A wealth of documentary evidence relating to theaters and society in early-modern London has for the first time been brought together online, in an international project led by the University of Southampton.

Agenda set for 8th Annual CTO Summit and Left Main Coronary Interventions Course
The 8th Annual Chronic Total Occlusion Summit and Left Main Coronary Interventions Course will feature state-of-the-art technologies, research findings and new developments in therapeutic procedures essential for interventional cardiologists to optimize success in chronic total coronary occlusions and left main coronary interventions.

Multiple genome sequencing yields detailed map of structural variants behind our genetic differences
The 1000 Genomes Project reports in the journal Nature that the global team has created the most comprehensive map yet of genomic structural variants.

Shoo fly: Catnip oil repels bloodsucking flies
Catnip, the plant that attracts domestic cats like an irresistible force, has proven 99 percent effective in repelling the blood-sucking flies that attack horses and cows, causing $2 billion in annual loses to the cattle industry.

Having a strong community protects adolescents from risky health behaviors
Children who grow up in poverty have health problems as adults.

All in the family: Lower back disease may be in your genes
Symptomatic lumbar disc disease, a condition caused by degeneration or herniation of the discs of the lower spine, may be inherited, according to a new study published in the Journal of Bone and Joint Surgery (JBJS).

New study identifies potential vaccine to prevent gastritis, ulcer disease, gastric cancer
A new study led by researchers at Rhode Island Hospital in collaboration with the University of Rhode Island and EpiVax Inc., a privately owned vaccine development company in Providence, RI, has identified a potential vaccine capable of reducing colonization of Helicobacter pylori (H. pylori) -- a known cause of gastritis, ulcer disease and cancer.

Drugs warning -- check the label
A new study highlights inconsistencies in black box warnings -- medication-related safety warnings on a drug's label -- and argues for a more transparent and systematic approach to ensure these warnings are consistent across all drugs.

State of the Union focuses on research, education and innovation
The American Society of Plant Biologists reacts to State of the Union address and President's focus on research and innovation, including a focus on biofuels.

Effective treatment of Lyme-disease-related arthritis depends on proper diagnosis
Early, correct diagnosis is the best way to prevent the development of Lyme arthritis in individuals with the tick-borne illness, according to a paper published in the Journal of the American Academy of Orthopaedic Surgeons .

Prehabilitation better prepares patients for knee replacement surgery
An exercise program designed by researchers at the University of Louisville for patients with severe knee arthritis improves leg strength and patients' functional ability before knee replacement surgery, according to recent report in the Journal of Strength and Conditioning Research.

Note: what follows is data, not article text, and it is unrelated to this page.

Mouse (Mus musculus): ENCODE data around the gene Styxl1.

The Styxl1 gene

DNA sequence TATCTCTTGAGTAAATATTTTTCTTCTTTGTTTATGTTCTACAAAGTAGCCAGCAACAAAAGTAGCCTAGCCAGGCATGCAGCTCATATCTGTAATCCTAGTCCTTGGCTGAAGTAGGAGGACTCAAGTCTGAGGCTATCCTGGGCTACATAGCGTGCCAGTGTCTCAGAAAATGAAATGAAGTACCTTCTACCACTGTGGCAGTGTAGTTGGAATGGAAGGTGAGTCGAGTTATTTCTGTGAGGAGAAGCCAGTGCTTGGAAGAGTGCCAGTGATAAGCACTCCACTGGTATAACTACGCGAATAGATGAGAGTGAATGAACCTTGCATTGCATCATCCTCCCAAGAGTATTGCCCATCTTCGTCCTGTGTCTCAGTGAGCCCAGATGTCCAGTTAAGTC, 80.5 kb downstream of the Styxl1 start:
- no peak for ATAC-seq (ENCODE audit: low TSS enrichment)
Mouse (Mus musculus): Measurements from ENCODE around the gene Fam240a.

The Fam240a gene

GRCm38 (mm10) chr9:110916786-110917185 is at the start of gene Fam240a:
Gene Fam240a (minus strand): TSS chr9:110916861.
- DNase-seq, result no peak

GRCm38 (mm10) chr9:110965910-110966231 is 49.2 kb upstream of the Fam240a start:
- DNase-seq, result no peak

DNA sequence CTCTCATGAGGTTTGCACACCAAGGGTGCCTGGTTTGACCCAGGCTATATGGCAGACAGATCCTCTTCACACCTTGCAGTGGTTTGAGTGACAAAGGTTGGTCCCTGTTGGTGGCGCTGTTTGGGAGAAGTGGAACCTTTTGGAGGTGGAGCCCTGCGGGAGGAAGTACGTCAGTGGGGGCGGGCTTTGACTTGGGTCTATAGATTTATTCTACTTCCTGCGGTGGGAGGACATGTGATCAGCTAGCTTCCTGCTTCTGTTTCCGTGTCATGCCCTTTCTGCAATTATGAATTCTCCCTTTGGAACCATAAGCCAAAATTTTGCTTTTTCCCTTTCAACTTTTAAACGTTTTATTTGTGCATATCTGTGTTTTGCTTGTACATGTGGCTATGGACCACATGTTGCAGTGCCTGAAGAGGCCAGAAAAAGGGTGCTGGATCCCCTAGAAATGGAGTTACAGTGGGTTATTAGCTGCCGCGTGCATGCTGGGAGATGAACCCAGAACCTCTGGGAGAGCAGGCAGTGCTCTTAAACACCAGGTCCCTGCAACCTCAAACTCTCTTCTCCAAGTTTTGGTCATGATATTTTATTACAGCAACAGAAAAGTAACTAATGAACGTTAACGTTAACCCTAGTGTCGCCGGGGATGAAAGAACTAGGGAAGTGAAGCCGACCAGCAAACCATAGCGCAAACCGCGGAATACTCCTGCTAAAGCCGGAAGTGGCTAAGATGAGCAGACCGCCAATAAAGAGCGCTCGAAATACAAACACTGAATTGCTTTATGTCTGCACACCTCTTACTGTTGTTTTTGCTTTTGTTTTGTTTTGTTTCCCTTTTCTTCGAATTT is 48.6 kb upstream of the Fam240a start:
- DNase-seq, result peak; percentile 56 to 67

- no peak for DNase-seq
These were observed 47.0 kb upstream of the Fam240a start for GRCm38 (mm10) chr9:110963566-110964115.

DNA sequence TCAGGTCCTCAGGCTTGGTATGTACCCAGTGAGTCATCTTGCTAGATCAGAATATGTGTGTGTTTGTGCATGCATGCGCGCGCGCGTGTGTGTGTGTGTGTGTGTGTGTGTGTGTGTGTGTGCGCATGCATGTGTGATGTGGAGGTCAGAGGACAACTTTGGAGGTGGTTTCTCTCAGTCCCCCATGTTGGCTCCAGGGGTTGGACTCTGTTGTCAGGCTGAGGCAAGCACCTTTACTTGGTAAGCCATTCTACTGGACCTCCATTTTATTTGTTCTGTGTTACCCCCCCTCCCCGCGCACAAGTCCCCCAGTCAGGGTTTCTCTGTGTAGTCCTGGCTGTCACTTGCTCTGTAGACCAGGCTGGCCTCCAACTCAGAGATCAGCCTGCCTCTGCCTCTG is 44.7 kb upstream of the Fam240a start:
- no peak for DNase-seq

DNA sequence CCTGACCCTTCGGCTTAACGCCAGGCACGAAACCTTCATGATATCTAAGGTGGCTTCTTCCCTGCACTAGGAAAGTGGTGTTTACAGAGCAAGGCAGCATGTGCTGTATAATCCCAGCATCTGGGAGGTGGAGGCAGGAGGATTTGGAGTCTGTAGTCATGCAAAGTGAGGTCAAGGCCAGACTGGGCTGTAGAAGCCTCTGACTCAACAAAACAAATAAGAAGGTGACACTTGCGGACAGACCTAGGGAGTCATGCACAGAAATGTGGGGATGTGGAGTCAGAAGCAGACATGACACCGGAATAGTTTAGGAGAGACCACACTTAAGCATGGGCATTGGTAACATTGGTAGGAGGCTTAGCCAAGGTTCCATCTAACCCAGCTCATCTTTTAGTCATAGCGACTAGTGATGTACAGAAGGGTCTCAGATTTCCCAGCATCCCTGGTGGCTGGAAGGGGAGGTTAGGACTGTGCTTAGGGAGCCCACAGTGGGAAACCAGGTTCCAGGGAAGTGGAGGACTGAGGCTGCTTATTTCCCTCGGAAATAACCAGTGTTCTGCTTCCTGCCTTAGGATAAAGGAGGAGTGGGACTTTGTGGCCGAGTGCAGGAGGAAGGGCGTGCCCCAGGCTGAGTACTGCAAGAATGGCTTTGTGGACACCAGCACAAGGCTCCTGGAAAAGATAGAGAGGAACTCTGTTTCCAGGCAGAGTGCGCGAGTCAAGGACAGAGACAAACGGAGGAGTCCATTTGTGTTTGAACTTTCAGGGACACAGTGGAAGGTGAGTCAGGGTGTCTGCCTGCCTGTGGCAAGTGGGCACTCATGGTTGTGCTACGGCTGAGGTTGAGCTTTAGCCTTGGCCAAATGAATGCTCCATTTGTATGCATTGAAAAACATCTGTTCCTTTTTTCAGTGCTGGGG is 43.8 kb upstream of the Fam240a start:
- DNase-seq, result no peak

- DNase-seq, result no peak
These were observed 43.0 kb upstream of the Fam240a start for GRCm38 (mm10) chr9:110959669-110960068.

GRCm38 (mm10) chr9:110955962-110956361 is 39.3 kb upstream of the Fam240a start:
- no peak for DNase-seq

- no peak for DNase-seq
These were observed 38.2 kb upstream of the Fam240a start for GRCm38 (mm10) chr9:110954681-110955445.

GSA Bulletin highlights: New research posted Jan. 21-28
GSA BULLETIN is now regularly posting pre-issue publication content -- finalized papers that have not been assigned to an issue but are not under embargo.

Field study of smoggy inversions to end
For two months, researchers launched weather balloons, drove instrument-laden cars and flew a glider to study winter inversions that often trap dirty air in Salt Lake City and other urban basins worldwide.

Rare meteorites reveal Mars collision caused water flow
Exactly a century after the first discovery of a rare meteorite sample, University of Leicester team uses it to reveal new insights into water on the red planet.

Children's genes influence how well they take advantage of education
New research from the Twins Early Development Study at King's College London Institute of Psychiatry (IoP), shows that measures used to judge the effectiveness of schools are partly influenced by genetic factors in students.

University of Toronto anthropologists discover earliest cemetery in Middle East
Anthropologists at the University of Toronto and the University of Cambridge have discovered the oldest cemetery in the Middle East at a site in northern Jordan.

A protein reinforces memory and prevents forgetfulness
An international research study has shown that, in animal models, Type 2 insulin growth factor reinforces memory and prevents forgetfulness.

First new C. difficile drug in a generation superior to existing treatments: Researchers
Clostridium difficile infection is a significant problem in hospitals, but no new drugs to treat the condition have been developed in several decades.

ESA members take part in National Bed Bug Summit
Fifteen members of the Entomological Society of America gave presentations at the Second Annual National Bed Bug Summit: Advancing Towards Solutions to the Bed Bug Problem, held by the US Environmental Protection Agency in Washington, DC, Feb.
Brightsurf.com is a participant in the Amazon Services LLC Associates Program, an affiliate advertising program designed to provide a means for sites to earn advertising fees by advertising and linking to Amazon.com.